standard dongles are okay for DVB-T reception, but are just barely suitable for SDR users/experimenters.
    The RTL-SDR Blog V3 was redesigned with SDR user needs in mind, instead of DVB-T HDTV users who
    typically have more relaxed requirements.
    Purchase at: www.rtl-sdr.com/store
    Quickstart setup guide available at: www.rtl-sdr.com/qsg
    Basic Information
    • Bandwidth: Up to 2.4 MHz stable.
    • ADC: RTL2832U 8-bits
    • Frequency Range: 500 kHz – 1766 MHz (500 kHz – 24 MHz in direct sampling mode)
    • Typical Input Impedance: 50 Ohms
    • Typical Current Draw: 270 – 280 mA
    Required Computing Hardware
    Same requirements as a regular RTL-SDR. Compatible with Windows XP and above (SDR# requires Win 7
    or newer), Linux, MacOS and Android. A dual core machine is recommended.
    Single board PCs like the Raspberry Pi, Odroid, C.H.I.P are also supported with most command line apps.
    RTL-SDR V3 Improvements over generic models
    TCXO
    The V3 uses a 1PPM TCXO for excellent frequency stability. The temperature drift is around 0.5 – 1 PPM,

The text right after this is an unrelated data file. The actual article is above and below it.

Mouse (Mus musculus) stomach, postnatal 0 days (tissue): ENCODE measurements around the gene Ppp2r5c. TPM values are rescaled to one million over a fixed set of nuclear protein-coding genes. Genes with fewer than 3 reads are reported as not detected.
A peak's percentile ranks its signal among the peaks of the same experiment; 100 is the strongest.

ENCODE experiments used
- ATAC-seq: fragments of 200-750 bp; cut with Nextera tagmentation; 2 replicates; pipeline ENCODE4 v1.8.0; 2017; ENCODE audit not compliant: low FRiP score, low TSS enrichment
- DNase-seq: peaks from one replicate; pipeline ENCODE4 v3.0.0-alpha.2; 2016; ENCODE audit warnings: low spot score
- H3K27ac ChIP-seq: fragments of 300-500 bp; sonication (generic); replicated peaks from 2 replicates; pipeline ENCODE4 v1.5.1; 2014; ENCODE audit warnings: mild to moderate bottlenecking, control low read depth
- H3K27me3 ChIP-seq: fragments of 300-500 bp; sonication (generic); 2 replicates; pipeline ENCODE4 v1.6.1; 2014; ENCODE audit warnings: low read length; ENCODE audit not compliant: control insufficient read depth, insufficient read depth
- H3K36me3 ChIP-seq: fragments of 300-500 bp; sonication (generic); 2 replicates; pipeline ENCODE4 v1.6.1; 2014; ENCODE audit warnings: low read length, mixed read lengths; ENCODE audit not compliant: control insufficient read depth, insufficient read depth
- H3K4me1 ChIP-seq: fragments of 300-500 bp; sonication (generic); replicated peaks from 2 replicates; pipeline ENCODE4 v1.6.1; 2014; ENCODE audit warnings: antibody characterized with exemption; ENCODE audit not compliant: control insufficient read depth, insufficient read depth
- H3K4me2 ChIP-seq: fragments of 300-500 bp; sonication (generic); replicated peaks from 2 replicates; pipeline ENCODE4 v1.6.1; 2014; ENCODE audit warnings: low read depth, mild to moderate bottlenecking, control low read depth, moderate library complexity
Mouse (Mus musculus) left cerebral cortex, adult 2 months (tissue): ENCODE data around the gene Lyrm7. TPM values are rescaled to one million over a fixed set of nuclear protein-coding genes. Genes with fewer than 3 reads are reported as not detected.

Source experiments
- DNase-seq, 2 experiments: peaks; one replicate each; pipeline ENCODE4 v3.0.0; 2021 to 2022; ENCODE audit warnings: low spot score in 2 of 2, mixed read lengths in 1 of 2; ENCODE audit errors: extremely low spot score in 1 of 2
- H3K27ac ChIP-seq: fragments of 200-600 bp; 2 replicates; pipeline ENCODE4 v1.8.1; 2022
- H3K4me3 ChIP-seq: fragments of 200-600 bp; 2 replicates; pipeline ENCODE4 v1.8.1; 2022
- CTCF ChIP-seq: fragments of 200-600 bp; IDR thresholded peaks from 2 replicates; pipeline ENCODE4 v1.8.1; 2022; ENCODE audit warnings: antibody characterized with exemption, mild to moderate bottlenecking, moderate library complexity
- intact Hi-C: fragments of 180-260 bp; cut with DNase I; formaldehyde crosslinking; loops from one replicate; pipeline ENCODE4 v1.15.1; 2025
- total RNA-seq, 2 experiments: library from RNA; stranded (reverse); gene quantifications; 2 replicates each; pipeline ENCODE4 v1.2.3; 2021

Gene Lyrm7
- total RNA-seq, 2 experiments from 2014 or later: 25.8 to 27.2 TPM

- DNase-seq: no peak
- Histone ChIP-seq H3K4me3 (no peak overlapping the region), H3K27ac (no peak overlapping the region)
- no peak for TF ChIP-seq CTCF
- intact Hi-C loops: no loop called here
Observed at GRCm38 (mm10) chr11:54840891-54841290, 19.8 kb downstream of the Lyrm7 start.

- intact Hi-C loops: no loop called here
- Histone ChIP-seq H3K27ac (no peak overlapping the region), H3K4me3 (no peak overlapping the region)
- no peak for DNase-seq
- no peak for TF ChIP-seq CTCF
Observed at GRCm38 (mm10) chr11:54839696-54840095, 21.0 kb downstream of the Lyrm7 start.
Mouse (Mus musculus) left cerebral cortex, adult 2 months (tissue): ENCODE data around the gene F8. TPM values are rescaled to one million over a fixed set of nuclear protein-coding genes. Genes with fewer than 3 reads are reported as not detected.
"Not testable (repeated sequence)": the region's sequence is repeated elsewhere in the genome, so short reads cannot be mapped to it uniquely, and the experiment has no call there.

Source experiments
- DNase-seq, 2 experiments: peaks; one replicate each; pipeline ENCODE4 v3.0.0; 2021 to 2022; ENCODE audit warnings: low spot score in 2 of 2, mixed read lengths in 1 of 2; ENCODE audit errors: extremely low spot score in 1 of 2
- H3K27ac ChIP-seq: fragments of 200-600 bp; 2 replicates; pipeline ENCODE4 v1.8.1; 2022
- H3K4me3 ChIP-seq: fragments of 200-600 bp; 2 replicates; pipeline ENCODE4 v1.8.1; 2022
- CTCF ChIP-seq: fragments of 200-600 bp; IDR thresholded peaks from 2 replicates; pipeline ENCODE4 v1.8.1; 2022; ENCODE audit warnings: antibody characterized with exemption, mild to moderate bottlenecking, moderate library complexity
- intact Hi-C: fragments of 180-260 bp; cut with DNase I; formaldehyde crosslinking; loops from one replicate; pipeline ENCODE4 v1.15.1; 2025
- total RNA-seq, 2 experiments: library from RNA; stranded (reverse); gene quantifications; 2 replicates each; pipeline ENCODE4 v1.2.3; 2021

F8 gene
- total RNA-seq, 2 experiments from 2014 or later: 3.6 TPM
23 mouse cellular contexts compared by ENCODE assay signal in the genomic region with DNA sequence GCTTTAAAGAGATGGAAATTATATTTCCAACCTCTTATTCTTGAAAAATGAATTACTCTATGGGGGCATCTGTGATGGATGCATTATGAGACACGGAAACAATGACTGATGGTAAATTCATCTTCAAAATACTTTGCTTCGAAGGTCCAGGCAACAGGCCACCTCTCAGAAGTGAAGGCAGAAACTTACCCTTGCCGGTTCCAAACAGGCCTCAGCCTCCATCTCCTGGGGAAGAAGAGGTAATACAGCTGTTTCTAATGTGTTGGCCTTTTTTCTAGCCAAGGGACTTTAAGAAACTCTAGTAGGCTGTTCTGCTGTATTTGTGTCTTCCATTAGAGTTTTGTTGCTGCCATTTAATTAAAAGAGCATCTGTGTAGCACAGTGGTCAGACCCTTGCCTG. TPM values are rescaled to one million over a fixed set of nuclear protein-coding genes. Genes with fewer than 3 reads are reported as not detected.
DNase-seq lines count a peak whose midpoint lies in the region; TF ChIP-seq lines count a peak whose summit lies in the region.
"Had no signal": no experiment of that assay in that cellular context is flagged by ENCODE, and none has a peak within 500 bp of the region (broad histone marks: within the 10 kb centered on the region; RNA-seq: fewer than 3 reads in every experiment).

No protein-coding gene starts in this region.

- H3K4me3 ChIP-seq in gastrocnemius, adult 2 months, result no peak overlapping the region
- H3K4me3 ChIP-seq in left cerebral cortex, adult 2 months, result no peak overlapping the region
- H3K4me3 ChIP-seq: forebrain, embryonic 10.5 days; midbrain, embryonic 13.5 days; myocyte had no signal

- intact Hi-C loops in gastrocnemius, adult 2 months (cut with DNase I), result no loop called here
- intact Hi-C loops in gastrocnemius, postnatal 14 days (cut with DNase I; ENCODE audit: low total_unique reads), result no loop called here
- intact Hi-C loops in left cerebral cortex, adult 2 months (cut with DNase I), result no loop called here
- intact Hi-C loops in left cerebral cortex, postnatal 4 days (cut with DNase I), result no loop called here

and the initial offset is 0 – 2 PPM. This means that the signal will not drift on the spectrum as the dongle
    or ambient temperature changes. Also, the frequency offset will be close to zero. Standard dongles have
    a PPM offset of up to 100PPM, and tend to drift a lot. Using a TCXO solves these problems.
    SMA Connector
    Typical RTL-SDR dongles use a relatively obscure MCX RF connector. The V3 uses commonly used SMA
    connectors, so it is easy to obtain adapters, connectors and antennas for the unit. SMA connectors also
    last longer.
    Aluminium Enclosure
    Unlike standard RTL-SDR’s, the V3 comes standard with an aluminium enclosure. The enclosure has two
    purposes. The first is to help block any RF interference from entering through the PCB. The second is to